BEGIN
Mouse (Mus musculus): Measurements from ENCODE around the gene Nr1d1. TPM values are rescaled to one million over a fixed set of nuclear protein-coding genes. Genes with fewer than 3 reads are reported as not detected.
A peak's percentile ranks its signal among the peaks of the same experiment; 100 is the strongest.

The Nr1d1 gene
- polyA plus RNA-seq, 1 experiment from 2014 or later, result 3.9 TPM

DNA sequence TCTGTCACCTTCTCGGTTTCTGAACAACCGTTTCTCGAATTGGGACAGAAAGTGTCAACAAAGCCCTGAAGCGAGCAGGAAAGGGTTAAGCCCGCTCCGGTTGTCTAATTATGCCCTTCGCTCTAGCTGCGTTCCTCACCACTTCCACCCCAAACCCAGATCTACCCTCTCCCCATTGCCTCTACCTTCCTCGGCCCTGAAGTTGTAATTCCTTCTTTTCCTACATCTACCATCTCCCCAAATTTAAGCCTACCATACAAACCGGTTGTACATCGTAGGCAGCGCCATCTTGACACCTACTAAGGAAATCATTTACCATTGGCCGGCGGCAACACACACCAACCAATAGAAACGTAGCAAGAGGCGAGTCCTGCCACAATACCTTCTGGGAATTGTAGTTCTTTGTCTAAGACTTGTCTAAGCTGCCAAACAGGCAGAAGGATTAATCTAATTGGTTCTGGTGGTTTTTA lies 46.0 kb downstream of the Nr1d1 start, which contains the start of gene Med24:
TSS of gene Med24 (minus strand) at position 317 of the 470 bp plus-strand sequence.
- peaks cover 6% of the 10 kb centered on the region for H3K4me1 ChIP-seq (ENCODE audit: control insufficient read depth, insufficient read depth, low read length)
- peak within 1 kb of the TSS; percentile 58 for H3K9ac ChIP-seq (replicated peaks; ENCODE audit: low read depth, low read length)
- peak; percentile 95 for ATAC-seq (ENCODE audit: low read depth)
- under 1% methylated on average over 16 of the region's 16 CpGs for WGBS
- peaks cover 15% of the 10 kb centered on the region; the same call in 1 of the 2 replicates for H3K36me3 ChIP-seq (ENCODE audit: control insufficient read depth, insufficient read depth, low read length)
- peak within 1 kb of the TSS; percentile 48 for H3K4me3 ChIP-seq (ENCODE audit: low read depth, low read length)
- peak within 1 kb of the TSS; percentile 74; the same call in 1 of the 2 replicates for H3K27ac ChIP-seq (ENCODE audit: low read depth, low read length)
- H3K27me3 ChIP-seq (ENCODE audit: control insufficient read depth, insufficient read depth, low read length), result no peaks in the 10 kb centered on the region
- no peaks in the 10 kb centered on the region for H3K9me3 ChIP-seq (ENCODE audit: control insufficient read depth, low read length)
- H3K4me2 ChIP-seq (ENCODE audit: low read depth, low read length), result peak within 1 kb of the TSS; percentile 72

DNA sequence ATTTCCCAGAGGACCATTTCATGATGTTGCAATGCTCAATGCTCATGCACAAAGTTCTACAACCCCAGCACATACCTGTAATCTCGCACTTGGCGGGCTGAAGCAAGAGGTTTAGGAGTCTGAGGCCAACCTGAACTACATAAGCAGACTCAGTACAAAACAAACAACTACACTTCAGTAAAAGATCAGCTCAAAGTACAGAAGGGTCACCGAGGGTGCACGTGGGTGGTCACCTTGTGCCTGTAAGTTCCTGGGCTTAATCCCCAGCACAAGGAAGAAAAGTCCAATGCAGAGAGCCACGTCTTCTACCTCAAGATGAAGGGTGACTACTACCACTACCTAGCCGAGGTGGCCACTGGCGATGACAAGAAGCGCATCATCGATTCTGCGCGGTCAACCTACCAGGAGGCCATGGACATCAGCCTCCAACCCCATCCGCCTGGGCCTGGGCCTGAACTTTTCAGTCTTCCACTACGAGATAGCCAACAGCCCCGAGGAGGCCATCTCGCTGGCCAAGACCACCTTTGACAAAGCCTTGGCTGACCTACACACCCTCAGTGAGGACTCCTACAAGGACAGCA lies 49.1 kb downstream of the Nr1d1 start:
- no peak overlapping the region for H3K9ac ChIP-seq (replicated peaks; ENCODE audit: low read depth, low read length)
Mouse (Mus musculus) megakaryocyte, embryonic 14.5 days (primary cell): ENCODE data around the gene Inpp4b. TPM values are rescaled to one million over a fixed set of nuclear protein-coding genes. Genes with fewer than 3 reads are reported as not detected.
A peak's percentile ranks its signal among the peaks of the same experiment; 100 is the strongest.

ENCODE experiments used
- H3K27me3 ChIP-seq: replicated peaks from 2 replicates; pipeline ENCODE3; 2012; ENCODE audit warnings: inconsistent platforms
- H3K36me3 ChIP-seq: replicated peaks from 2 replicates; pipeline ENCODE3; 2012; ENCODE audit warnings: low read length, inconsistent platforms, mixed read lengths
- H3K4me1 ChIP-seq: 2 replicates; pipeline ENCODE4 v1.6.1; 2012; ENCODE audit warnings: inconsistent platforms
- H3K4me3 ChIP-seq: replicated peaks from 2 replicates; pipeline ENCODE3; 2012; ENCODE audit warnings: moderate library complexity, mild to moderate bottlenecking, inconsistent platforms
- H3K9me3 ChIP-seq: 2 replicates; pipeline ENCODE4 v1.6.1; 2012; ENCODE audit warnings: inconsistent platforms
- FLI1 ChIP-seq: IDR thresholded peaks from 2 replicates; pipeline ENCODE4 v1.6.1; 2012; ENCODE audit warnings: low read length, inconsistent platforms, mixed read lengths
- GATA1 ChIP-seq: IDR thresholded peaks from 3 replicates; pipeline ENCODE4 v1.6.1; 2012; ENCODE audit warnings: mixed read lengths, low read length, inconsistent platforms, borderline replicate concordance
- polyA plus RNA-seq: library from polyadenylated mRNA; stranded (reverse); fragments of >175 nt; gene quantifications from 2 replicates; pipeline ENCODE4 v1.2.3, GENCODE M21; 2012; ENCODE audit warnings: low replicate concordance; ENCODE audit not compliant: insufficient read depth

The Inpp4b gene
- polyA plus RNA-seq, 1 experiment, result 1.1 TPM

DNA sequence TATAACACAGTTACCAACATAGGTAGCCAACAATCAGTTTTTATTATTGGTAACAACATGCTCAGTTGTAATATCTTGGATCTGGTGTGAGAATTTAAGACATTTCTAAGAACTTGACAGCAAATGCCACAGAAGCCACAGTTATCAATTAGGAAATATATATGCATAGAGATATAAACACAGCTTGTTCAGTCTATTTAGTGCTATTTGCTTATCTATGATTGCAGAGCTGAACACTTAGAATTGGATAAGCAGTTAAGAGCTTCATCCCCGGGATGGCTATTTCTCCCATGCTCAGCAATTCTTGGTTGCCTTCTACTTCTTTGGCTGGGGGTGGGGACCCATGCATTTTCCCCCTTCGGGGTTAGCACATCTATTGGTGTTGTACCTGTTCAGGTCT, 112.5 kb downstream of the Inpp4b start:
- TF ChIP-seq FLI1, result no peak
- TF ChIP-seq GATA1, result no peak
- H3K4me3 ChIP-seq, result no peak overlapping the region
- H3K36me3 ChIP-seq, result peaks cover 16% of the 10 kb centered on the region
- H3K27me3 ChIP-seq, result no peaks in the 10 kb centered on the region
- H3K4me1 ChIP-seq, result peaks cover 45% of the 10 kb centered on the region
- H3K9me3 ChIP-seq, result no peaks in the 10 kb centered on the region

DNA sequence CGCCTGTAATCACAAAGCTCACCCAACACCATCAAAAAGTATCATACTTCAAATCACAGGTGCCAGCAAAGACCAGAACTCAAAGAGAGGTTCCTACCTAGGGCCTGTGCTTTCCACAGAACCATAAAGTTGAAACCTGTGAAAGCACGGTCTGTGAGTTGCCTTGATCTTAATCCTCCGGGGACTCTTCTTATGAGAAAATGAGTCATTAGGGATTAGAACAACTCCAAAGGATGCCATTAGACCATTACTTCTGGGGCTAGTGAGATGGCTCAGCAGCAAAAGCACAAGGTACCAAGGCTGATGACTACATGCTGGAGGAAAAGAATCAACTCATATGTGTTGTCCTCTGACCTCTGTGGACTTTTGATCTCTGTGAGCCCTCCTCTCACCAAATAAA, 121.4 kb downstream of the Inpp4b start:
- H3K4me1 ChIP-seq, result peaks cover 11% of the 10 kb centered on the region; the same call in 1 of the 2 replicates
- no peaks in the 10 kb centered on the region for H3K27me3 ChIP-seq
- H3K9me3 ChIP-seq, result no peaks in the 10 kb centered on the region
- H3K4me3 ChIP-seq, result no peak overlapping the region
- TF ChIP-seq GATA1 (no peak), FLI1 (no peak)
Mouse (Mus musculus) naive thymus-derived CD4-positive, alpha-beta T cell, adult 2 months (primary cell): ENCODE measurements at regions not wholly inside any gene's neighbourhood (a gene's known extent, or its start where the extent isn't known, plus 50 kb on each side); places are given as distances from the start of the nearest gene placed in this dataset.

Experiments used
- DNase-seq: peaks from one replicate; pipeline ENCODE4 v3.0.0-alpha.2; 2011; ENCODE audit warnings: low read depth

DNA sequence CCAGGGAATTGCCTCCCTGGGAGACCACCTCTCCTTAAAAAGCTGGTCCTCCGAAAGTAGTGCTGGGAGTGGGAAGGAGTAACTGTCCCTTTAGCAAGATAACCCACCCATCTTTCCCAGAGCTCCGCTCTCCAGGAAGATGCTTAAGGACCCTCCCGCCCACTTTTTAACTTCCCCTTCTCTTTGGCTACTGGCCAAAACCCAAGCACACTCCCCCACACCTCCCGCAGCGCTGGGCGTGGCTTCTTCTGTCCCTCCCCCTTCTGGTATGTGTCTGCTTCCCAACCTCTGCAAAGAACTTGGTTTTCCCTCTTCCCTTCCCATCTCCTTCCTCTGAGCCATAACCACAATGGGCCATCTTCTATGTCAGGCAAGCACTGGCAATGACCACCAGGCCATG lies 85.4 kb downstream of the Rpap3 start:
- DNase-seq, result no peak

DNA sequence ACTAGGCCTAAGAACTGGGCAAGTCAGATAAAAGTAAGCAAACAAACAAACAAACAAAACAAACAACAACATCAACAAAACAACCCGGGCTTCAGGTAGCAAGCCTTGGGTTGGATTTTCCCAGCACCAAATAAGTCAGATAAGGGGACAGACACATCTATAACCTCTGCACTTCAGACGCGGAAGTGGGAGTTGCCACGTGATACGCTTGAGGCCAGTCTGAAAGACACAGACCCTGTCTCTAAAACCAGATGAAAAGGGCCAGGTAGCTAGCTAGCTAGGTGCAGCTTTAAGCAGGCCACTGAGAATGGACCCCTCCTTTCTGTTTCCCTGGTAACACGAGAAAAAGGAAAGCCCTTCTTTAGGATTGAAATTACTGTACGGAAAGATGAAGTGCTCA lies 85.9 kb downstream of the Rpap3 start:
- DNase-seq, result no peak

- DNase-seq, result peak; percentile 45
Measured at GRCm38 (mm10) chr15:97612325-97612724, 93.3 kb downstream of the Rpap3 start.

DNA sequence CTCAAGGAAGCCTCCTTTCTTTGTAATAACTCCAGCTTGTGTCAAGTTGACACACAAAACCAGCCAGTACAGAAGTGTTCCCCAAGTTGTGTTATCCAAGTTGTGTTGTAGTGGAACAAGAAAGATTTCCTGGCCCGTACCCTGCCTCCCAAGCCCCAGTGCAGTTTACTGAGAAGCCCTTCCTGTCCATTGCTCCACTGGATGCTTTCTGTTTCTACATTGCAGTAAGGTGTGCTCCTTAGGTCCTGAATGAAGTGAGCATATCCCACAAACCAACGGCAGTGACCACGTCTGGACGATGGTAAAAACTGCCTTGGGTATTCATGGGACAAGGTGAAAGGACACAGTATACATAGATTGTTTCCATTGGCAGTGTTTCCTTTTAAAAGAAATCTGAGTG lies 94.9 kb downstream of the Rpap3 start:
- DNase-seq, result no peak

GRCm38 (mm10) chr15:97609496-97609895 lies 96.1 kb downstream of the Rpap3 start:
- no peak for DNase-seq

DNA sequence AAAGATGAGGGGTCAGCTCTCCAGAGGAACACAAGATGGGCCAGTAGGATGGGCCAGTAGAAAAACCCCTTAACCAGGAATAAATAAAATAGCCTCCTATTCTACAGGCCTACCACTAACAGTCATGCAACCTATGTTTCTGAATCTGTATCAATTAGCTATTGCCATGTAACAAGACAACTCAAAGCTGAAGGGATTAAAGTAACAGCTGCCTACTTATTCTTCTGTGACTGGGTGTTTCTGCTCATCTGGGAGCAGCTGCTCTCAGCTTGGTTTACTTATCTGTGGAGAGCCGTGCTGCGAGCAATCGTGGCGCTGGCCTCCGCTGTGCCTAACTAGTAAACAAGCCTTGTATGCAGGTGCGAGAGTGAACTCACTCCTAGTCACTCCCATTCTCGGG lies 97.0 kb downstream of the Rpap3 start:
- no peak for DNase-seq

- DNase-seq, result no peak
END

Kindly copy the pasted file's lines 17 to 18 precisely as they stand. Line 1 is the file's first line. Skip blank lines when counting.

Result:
DNA sequence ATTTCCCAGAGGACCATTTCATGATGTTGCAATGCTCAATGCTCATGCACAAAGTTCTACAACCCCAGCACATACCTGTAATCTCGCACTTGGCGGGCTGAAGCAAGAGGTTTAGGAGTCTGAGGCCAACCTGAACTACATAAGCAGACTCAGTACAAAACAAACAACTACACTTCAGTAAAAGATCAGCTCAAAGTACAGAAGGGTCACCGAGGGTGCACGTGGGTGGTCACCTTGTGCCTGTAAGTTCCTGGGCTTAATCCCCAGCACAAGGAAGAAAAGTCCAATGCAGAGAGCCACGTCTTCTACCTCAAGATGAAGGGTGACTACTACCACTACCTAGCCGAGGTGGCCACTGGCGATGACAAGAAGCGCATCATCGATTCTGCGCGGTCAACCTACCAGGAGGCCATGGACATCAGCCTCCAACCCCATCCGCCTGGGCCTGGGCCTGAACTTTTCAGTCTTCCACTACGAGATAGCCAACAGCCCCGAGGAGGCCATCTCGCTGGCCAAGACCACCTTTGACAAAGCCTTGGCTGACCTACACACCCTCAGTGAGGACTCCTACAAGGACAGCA lies 49.1 kb downstream of the Nr1d1 start:
- no peak overlapping the region for H3K9ac ChIP-seq (replicated peaks; ENCODE audit: low read depth, low read length)